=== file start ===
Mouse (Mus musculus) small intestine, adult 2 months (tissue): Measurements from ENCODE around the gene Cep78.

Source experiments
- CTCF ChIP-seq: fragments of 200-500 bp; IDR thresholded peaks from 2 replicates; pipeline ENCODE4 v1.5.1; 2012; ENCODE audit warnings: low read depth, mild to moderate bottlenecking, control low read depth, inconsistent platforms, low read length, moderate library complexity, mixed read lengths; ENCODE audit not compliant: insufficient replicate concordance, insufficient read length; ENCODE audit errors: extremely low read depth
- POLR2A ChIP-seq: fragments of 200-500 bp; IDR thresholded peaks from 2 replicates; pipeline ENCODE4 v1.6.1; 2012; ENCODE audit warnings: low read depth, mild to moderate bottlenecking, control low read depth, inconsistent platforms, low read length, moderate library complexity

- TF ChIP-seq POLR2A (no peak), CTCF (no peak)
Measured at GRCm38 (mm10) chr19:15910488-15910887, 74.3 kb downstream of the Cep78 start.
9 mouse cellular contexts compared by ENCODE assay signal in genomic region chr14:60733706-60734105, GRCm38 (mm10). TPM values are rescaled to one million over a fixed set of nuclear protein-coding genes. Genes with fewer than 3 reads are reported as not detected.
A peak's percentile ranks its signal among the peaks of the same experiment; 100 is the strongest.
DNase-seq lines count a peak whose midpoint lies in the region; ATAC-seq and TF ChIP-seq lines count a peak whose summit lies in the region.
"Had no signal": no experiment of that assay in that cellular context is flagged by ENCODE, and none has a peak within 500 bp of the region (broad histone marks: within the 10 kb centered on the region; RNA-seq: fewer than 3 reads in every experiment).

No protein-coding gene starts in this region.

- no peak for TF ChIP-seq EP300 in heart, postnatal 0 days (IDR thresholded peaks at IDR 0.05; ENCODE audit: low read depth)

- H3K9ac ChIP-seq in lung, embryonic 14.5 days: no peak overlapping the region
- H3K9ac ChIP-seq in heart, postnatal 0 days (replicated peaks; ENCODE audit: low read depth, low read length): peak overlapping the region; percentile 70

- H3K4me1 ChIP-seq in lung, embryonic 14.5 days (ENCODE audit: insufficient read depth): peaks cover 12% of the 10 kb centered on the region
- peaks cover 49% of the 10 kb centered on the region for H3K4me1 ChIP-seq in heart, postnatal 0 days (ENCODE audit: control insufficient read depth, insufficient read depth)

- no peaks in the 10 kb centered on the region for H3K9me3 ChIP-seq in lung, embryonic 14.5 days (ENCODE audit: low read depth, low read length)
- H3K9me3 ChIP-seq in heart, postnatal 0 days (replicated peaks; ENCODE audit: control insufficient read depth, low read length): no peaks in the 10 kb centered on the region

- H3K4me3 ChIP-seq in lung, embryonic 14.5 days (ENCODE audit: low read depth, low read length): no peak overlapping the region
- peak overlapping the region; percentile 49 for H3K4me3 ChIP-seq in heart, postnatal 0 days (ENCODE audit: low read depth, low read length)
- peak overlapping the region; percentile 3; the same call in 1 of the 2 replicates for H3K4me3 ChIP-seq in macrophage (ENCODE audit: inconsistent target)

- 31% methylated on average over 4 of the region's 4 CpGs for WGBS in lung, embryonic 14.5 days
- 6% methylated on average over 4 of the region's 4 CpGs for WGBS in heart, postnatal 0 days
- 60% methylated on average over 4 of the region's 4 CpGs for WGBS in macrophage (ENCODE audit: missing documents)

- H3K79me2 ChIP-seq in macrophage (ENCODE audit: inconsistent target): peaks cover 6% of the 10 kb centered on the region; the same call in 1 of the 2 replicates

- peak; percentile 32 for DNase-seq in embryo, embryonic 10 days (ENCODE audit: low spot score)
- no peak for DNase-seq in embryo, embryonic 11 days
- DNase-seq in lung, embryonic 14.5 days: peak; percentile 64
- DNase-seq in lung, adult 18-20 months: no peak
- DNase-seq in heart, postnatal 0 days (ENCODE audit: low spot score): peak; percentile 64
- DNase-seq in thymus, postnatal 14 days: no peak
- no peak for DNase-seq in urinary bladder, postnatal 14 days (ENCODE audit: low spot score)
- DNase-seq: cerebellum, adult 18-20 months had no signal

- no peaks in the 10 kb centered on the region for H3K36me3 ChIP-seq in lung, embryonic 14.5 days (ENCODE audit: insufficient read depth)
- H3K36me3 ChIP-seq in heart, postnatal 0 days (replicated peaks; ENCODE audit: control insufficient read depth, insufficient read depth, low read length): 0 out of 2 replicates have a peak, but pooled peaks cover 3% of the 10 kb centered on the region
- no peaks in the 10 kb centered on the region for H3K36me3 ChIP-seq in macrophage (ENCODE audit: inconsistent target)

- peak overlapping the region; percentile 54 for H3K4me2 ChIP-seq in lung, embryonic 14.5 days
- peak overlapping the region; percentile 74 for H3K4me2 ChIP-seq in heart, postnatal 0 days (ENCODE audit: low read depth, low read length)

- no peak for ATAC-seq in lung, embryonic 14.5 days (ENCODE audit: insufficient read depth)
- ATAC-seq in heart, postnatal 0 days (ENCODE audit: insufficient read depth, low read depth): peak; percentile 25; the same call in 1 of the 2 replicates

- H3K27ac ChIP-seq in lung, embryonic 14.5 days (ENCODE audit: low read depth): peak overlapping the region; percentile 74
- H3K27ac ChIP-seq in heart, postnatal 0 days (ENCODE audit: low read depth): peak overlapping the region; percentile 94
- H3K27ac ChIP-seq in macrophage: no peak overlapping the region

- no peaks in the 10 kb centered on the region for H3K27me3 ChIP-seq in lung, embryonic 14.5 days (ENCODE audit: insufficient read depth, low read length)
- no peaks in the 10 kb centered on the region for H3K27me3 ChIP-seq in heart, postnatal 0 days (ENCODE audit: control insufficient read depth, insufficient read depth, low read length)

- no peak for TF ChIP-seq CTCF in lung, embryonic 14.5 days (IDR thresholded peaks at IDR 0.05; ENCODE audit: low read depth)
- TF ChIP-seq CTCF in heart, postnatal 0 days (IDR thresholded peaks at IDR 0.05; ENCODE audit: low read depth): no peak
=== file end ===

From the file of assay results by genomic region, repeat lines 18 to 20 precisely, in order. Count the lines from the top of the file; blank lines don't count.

- H3K9me3 ChIP-seq in heart, postnatal 0 days (replicated peaks; ENCODE audit: control insufficient read depth, low read length): no peaks in the 10 kb centered on the region

- H3K4me3 ChIP-seq in lung, embryonic 14.5 days (ENCODE audit: low read depth, low read length): no peak overlapping the region
- peak overlapping the region; percentile 49 for H3K4me3 ChIP-seq in heart, postnatal 0 days (ENCODE audit: low read depth, low read length)